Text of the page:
There is always room for new fresh ideas and innovative pages
Yearbooks are as old as time. They are part of the school’s legacy, an honored tradition. But as with some traditions, they can get stale. If you look at most yearbooks, they don’t change that much from year to year. You have your sections and dividers for student life, academics, portraits, sports, and clubs. Of course, those pages must be there. The yearbook would not be complete without them, but while traditional pages should remain, there is always room for new fresh ideas and innovative pages.
Why You Should Create New Spread Ideas
Brings excitement to your staff
Allows your staff to express their creativity in new ways
Allows your staff to feature more students and staff in the yearbook
Here are some ideas for new spread ideas
Remember that time when…
Advice to My Freshman Self…
Seniors Last Will and Testament
Thank You Teachers
Thank You Friends
When I Was Small
This may seem like a random list of pages but after much brainstorming and experimenting, these have been the pages our students have grown to love - to be featured in them and to view them. The focus of these pages are twofold: we want students to reflect on their school years and we want to give them an opportunity to share these memories. High school is more than just sports, clubs, and assemblies. The most memorable moments happen between friends, at lunch, by the bleachers and in the hallways. Those are moments that are not captured by most yearbooks. These pages are meant to cover these precious memories. And these pages allow a variety of students (beyond athletes and scholarship winners) to be featured in the yearbook. And before you know it, these new spread ideas will become new traditions that will be treasured and held dear by your school community.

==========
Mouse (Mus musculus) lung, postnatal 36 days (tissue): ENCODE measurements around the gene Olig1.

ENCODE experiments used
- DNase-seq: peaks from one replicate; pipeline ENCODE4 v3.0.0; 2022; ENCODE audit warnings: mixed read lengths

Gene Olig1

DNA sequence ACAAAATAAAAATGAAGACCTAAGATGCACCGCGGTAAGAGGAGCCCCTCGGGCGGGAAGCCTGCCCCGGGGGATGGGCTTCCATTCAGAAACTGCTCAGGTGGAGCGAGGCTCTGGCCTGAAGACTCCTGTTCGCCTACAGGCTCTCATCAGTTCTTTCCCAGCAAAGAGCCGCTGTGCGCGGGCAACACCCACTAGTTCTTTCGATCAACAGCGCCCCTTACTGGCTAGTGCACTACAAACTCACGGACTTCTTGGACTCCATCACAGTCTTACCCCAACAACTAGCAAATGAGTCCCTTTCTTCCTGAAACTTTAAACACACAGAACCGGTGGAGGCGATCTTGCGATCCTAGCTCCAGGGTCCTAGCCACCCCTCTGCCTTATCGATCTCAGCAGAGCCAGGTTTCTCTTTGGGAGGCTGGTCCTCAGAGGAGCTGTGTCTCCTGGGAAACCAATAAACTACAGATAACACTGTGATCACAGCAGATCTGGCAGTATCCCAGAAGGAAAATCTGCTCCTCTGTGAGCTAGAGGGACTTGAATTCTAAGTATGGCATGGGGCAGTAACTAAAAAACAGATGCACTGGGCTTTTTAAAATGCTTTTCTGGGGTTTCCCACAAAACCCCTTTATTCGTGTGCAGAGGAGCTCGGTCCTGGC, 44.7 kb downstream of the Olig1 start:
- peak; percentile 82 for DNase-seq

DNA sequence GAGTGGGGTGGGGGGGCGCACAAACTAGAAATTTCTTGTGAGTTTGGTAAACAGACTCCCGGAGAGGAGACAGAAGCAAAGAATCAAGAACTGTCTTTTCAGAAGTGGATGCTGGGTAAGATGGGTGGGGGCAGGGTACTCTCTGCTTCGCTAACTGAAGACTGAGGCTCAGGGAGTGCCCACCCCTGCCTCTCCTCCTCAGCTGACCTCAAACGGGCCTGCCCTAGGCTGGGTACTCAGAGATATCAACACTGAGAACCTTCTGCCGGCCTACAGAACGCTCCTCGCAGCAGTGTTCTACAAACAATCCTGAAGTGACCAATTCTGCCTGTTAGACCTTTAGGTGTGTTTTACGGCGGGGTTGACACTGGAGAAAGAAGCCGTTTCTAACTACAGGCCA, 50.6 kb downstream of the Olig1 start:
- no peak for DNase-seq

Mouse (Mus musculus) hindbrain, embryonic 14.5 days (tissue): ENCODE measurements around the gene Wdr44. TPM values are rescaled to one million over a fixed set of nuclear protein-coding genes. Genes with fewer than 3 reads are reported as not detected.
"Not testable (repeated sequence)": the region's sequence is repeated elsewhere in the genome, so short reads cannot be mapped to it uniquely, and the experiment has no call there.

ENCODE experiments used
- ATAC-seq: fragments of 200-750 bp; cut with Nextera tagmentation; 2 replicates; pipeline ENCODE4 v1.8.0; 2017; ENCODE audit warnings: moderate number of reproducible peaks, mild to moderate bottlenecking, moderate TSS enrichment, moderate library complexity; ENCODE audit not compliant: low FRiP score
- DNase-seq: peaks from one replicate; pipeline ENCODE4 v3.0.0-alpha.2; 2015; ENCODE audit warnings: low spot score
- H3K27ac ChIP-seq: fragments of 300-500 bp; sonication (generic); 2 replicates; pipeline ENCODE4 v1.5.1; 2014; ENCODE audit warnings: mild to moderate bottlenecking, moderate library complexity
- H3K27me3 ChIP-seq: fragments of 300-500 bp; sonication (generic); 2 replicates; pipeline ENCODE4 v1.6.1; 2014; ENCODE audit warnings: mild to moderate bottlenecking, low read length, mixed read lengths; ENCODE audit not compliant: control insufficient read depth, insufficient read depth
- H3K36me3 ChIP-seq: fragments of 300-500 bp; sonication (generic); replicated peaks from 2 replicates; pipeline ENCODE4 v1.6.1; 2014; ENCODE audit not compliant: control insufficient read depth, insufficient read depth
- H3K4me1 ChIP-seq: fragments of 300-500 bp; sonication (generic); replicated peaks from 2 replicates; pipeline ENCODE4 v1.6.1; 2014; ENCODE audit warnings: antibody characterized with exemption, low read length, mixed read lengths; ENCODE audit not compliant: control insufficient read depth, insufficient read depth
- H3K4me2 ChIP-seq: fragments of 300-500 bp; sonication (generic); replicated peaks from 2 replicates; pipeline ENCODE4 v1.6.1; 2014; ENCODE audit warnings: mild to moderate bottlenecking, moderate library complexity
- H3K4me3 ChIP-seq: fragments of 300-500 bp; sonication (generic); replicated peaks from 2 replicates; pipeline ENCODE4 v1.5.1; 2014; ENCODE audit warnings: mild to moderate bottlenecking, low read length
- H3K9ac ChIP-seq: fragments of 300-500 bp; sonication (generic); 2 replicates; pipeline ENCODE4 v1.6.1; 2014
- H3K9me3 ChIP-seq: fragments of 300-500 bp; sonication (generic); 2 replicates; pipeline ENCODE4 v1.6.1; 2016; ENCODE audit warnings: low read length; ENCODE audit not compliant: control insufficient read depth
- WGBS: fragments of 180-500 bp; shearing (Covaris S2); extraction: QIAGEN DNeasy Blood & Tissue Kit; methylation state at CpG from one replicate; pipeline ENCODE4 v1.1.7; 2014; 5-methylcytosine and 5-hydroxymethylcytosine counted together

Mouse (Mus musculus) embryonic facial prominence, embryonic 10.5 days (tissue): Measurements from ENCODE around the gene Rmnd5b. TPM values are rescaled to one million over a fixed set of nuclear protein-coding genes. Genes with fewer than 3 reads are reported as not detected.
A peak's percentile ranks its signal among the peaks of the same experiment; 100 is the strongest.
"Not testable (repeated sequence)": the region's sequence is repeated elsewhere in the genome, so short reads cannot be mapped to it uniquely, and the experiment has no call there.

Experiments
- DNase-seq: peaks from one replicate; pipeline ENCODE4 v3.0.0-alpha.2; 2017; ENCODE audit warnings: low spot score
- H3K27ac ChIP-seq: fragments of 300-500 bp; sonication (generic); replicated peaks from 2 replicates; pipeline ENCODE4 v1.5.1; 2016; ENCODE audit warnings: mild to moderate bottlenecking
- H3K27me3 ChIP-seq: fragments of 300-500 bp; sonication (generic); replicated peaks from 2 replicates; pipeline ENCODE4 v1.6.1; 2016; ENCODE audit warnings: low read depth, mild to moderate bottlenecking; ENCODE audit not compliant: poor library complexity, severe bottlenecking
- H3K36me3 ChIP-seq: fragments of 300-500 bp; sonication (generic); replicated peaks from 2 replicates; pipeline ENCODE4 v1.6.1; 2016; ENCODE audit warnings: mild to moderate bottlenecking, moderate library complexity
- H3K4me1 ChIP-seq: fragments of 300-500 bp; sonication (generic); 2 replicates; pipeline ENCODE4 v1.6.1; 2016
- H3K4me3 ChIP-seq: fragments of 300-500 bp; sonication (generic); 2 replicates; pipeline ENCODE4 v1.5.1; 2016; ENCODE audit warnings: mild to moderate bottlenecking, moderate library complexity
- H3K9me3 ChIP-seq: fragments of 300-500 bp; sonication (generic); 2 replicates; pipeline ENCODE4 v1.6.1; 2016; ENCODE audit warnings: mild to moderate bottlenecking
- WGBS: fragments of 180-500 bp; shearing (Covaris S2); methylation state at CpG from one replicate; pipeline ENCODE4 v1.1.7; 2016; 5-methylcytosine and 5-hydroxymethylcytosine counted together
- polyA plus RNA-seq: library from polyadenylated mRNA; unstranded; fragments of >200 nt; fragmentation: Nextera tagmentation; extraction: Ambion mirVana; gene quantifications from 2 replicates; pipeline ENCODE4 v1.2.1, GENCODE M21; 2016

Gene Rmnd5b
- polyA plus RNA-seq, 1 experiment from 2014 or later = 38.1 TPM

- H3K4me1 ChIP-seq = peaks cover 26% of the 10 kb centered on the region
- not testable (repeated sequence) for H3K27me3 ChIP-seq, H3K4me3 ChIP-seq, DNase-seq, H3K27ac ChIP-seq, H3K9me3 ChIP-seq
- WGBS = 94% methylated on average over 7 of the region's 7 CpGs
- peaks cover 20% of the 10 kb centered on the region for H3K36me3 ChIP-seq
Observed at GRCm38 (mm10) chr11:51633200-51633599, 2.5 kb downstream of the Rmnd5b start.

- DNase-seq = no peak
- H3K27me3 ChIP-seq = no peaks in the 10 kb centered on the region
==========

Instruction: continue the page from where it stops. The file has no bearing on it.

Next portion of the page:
Contributor: Joon Kim is starting his 29th year as a public school teacher. For the first ten years, he taught English at Bellflower High School, and for the past 18 years, he has been teaching Graphic Design, Video Production, Photography, Yearbook and Journalism at Garden Grove High School. He received his B.A. in English from UC Irvine in 1991 and while his formal education ended then, he is always learning, sharing, growing, and mentoring.